Plan to connect Main Library, Art Center draws ire | July 1, 2011 | Palo Alto Weekly | Palo Alto Online |

Palo Alto Weekly

News - July 1, 2011

Plan to connect Main Library, Art Center draws ire

Community gardeners fear loss of space

by Janelle Eastman

A proposal to improve the connection between Palo Alto's Main Library and its Art Center, both on Newell Road, is infuriating community gardeners, who fear the proposed improvements would threaten garden plots at the site.

This story contains 668 words.

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Editorial Intern Janelle Eastman can be emailed at Jeastman@paweekly.com.

Comments

Posted by more bike racks, a resident of Adobe-Meadow
on Jul 1, 2011 at 10:01 am

People drive to much in this city. Why don't they just put up more bike racks?


Posted by James Hoosac, a resident of another community
on Jul 1, 2011 at 10:18 am

"Bird habitat and buffer zones are not 'unused' or 'dead' space ..."

Next time the excuse would be the earthworms. LOL


Posted by Follow the money, a resident of Community Center
on Jul 1, 2011 at 11:18 am

Sounds like they had some money left over so they figured out a way to use it. This was not in the library plans or the art center plans. How much will this add-on squander?


Posted by Guard the Gardens, a resident of Duveneck/St. Francis
on Jul 1, 2011 at 2:59 pm

James Hoosac:

If we could just get rid of those pesky earthworms, the world would be a better place. Oh, yes, and birds. And buffer zones. While we're at it, let's pave over the Bay. And bar gardeners and environmentalists from the entire Bay Area.

Thanks for the thoughtful comment, James. LOL.


Posted by Walter_E_Wallis, a resident of Midtown
on Jul 1, 2011 at 7:46 pm

Walter_E_Wallis is a registered user.

A privilege has been converted to an entitlement?


Posted by punishment, a resident of Palo Verde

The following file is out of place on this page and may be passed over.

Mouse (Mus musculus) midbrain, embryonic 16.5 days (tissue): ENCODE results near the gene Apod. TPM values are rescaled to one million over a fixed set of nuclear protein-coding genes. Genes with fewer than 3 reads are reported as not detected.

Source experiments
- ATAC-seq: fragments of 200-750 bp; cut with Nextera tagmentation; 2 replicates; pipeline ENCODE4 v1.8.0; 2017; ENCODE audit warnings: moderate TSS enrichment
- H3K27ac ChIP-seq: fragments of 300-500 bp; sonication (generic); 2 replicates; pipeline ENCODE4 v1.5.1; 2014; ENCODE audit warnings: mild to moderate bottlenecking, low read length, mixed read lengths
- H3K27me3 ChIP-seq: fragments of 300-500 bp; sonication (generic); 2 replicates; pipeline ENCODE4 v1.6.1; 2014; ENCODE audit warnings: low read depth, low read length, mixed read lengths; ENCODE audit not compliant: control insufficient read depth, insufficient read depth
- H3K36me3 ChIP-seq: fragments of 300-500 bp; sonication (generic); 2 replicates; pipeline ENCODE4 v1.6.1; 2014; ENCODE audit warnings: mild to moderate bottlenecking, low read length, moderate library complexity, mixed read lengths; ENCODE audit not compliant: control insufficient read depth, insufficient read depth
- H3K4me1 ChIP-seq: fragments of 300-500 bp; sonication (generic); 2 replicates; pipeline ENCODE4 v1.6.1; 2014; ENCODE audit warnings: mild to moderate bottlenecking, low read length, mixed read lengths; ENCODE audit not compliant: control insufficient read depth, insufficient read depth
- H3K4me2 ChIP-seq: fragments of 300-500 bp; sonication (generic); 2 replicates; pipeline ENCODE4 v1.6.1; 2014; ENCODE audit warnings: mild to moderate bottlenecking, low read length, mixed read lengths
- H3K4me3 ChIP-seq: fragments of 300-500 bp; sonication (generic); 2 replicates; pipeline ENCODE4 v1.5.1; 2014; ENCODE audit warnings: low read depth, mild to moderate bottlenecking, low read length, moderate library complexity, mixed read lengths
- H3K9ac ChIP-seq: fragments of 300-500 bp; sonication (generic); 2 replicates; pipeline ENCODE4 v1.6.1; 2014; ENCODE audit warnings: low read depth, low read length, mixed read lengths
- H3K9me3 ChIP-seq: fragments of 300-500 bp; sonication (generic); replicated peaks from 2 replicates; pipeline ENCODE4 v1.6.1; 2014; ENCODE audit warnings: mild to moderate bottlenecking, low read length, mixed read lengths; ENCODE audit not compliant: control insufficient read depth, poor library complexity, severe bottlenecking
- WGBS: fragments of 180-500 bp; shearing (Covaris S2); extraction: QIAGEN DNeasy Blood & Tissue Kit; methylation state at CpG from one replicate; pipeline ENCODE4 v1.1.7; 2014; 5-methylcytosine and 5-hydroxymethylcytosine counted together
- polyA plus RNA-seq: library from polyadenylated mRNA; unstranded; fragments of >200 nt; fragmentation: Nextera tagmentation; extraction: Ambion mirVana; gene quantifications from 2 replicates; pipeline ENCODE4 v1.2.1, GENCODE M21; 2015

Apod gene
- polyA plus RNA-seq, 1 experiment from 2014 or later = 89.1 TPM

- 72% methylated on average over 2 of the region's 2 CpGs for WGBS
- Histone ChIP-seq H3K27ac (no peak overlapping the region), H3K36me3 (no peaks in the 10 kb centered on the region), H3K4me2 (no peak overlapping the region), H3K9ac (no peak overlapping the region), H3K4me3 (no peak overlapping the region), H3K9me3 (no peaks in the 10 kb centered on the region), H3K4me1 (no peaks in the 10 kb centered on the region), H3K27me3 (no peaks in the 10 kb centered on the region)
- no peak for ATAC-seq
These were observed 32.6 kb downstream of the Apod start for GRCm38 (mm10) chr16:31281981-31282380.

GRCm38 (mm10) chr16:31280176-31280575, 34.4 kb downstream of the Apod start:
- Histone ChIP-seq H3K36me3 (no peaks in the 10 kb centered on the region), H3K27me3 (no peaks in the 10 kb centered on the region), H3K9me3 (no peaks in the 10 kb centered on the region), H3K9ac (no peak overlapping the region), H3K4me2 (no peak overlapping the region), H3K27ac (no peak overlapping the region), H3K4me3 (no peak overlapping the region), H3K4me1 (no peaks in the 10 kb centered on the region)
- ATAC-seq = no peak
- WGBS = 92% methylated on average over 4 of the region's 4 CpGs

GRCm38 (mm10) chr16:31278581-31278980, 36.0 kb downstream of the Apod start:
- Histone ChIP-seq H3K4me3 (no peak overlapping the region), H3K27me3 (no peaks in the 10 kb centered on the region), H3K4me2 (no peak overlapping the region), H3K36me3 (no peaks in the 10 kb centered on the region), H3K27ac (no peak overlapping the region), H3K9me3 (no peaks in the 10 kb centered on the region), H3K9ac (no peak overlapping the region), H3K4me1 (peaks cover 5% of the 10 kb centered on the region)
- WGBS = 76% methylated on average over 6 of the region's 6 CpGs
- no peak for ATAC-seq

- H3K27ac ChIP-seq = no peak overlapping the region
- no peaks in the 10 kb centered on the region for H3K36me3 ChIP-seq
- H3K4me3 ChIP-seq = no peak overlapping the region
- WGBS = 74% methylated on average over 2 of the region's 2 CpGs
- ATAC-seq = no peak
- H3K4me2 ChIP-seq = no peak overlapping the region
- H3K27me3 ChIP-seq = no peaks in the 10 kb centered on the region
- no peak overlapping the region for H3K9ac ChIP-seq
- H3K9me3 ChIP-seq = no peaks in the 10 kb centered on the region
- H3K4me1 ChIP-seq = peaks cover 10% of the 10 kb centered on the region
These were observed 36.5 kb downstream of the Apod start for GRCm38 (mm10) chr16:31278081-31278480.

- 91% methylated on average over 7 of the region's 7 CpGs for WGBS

on Jul 1, 2011 at 9:19 pm

So,what are you going to do with it?


Posted by Walter_E_Wallis, a resident of Midtown
on Jul 2, 2011 at 5:00 pm

Walter_E_Wallis is a registered user.

Anything the City decides, in its wisdom, to do. Perhaps we need to vacate all such private uses of public property every 5 years just so the holders recognize they are there as a guest.


Posted by palo alto mom, a resident of Duveneck/St. Francis
on Jul 2, 2011 at 5:41 pm

I think the design looks great and it makes such sense to tie the two facilities together - and the multiple parking lots! With the number of people who use both places, the fact that only 6 garden plots would be removed is a tiny price to pay to gain what looks like a nice outdoor gathering place. Getting rid of the shed (aka as an eyesore and home for people living in their cars...) is a bonus!


Posted by now, a resident of Palo Verde
on Jul 2, 2011 at 6:33 pm

Why bother to wait five years,it is the time now,go ahead,we are waiting for it.


Posted by Crescent Park Dad, a resident of Crescent Park
on Jul 3, 2011 at 12:30 pm

Yes, the shed has become the unofficial car campground. Now the campers are not even trying to hide it - they are there all day too.


Posted by Guard the Gardens, a resident of Duveneck/St. Francis
on Jul 3, 2011 at 12:56 pm

It does seem like the planners are making up new plans to use up available money. Could they find better ways to do this? Could the money be reallocated to other projects? Why tear out plantings and garden plots to change and add more paving? The garden shed can be torn down if it's no longer needed. Why not replace it with more garden plots? Why not encourage gardeners to donate food to the downtown food closet?